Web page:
Mr. Underwood is an ironic man as the story continues. Watch him at the trial. Scout describes his ability to note every detail, which is likely what he was watching the whole time when they were at the jail that night. He was waiting for the right twitch or gesture to show that someone was going to attack Atticus.
Another irony of Mr. Underwood is this ability to print whatever he wants no matter what the people think of his work. As a racist, you'd think he'd print something negative about the trial. He doesn't. Just watch.
The quick answer to this is that Mr. Underwood had Atticus "covered" with his double barreled shotgun. This can be found right toward the end of Chapter 15.
As you say, the group of men is giving Atticus some trouble. Specifically, they want to take Tom Robinson out of the jail and lynch him. Attticus is trying to stop them.
It is interesting that Mr. Underwood helps Atticus out here. I say that because he is known to really hate black people and would probably not mind if Tom Robinson were killed.
In Chapter 15, Atticus has left home after supper under mysterious circumstances; he has gone out in the car with an extension cord and a light bulb. Jem decides to go out after him at almost ten o'clock. Scout and Dill tag along. They find Atticus in front of the jail attempting to keep an angry mob of white men from breaking Tom Robinson out and lynching him. The situation is quite heated, but Scout steps in and diffuses the tension by reminding the men that they are all friends and that Atticus has helped them in their times of need. Mr. Cunningham finally gives in to Scout's rambling discourse and agrees to tell his son, Scout's classmate, that Scout said "hey."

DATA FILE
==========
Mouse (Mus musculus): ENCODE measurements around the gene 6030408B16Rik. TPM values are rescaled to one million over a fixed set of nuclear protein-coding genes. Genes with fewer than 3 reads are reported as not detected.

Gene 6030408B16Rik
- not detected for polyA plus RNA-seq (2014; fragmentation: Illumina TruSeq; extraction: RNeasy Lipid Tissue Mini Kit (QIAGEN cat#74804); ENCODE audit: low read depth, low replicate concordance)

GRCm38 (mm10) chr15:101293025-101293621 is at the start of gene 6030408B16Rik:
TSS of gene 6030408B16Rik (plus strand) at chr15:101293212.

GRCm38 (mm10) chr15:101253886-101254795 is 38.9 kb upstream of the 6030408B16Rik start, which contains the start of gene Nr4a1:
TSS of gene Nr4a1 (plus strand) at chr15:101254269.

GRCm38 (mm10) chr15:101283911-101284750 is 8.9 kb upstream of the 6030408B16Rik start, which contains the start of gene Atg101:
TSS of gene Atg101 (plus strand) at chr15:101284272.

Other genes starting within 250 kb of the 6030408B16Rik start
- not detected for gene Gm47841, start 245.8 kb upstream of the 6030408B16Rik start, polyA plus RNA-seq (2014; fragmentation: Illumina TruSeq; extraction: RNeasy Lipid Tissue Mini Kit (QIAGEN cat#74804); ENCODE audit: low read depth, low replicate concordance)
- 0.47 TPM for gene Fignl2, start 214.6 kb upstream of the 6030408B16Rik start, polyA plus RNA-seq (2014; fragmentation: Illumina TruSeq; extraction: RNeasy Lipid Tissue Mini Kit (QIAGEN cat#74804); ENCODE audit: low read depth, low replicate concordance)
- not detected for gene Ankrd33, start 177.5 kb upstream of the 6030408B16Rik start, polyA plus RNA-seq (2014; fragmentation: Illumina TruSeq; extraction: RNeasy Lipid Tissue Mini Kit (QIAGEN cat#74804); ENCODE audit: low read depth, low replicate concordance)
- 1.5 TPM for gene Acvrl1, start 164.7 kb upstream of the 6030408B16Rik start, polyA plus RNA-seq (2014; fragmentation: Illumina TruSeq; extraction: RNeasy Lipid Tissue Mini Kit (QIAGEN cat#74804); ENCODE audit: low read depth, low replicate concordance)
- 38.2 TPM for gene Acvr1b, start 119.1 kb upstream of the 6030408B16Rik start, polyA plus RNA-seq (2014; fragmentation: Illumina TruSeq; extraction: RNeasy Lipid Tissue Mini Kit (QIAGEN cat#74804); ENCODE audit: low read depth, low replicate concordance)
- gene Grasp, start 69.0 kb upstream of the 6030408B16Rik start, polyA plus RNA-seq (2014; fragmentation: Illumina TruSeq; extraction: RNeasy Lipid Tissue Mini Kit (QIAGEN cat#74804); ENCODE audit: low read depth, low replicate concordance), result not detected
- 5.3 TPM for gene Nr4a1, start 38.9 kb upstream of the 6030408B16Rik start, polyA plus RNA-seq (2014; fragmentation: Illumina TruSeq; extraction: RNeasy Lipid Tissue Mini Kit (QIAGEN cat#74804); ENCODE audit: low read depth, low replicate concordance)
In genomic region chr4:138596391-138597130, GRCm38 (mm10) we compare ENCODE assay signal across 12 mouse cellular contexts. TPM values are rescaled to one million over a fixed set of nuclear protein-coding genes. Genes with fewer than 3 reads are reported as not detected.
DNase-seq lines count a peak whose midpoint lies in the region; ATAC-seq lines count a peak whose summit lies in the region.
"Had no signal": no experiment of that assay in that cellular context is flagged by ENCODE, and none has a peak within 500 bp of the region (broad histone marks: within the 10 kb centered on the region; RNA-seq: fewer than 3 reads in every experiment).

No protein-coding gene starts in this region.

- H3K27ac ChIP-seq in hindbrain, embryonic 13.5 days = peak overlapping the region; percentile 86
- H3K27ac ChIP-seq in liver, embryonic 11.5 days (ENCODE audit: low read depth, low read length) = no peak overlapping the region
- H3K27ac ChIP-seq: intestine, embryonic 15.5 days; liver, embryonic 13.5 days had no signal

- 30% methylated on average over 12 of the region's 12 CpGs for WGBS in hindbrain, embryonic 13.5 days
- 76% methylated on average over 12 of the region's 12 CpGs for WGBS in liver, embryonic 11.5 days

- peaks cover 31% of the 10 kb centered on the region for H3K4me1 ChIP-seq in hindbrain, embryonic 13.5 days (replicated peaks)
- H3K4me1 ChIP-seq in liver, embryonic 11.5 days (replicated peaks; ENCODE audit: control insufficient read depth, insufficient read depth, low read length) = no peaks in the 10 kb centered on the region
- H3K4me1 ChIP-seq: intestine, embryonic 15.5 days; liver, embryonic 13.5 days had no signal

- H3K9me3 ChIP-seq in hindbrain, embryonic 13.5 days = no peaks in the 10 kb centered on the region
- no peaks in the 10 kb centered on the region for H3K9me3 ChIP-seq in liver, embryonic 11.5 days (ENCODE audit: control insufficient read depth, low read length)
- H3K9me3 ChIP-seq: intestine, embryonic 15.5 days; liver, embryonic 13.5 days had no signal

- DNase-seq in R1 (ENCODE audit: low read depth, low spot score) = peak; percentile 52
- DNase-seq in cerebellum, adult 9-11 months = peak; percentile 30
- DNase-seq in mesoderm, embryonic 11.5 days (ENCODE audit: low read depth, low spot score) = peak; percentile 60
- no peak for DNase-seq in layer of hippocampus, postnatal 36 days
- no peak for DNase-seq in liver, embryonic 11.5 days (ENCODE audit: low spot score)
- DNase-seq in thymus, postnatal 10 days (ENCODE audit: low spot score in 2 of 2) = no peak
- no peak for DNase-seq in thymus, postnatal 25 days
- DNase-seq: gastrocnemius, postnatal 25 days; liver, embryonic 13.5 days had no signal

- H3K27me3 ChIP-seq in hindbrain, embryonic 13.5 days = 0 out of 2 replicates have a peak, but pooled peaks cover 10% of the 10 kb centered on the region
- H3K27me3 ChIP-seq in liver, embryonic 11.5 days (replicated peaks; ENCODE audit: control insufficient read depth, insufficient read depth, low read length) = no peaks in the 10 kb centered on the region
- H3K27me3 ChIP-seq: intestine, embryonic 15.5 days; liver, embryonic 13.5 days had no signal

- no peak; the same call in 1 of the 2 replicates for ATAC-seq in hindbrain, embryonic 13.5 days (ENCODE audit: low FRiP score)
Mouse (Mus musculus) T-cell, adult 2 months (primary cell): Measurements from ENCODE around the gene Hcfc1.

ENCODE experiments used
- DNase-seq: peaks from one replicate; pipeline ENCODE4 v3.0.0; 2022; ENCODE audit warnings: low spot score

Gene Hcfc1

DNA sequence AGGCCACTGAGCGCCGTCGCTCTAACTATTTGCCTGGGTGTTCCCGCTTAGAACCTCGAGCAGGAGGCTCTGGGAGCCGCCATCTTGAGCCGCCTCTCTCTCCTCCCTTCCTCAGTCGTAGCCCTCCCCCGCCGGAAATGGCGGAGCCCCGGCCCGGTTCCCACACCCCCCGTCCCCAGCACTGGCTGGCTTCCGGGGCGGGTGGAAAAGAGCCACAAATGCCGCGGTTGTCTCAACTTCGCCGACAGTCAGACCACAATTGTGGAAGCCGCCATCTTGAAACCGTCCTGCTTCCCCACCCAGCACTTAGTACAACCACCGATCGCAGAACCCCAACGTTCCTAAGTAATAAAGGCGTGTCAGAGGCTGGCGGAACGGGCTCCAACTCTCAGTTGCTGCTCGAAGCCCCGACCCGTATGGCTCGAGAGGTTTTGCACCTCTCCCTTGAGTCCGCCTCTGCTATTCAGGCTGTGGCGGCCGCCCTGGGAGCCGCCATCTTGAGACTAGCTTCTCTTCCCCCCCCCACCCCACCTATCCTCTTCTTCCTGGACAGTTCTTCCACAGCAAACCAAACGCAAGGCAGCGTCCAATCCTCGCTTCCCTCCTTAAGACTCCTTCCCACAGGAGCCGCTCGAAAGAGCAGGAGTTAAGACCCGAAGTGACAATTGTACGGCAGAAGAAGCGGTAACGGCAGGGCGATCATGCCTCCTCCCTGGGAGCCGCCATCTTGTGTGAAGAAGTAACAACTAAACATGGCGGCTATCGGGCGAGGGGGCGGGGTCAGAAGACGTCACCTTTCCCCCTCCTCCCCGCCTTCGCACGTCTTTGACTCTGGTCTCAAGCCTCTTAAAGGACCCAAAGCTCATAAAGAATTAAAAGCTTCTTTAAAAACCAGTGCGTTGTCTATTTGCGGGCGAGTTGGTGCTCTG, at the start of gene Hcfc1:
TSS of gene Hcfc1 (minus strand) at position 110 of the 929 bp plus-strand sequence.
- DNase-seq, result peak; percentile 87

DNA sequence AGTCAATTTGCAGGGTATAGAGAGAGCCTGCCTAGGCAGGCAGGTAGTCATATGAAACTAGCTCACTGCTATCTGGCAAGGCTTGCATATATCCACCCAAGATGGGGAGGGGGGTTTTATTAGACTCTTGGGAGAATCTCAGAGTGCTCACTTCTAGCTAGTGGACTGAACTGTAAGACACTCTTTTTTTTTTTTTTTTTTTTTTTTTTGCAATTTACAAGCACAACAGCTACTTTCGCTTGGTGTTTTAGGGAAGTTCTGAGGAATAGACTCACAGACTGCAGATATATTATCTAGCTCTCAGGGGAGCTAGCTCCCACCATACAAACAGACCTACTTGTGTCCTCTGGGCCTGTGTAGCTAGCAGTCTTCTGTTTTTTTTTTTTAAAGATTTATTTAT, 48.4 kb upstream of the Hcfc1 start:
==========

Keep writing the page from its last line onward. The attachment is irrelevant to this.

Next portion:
As the men leave, Tom Robinson, who has been completely silent during the whole affair, asks if the men have gone, and Atticus replies that they have and that they won't bother Tom anymore. Surprisingly they hear another voice "cut crisply through the night." It's Mr. Underwood, the owner of The Maycomb Tribune, whose home and office are right across the street from the jail. He says, "I had you covered all the time, Atticus."
Later, when Tom Robinson is shot trying to escape from prison, Mr. Underwood comes to Tom's defense again. In an editorial, he compares shooting Tom to killing songbirds--he insists it is "a sin to kill cripples." His article is written so that a child could understand it, and after reading it, Scout realizes that "in the secret courts of men's hearts Atticus had no case. Tom was a dead man the minute Mayella Ewell opened her mouth and screamed."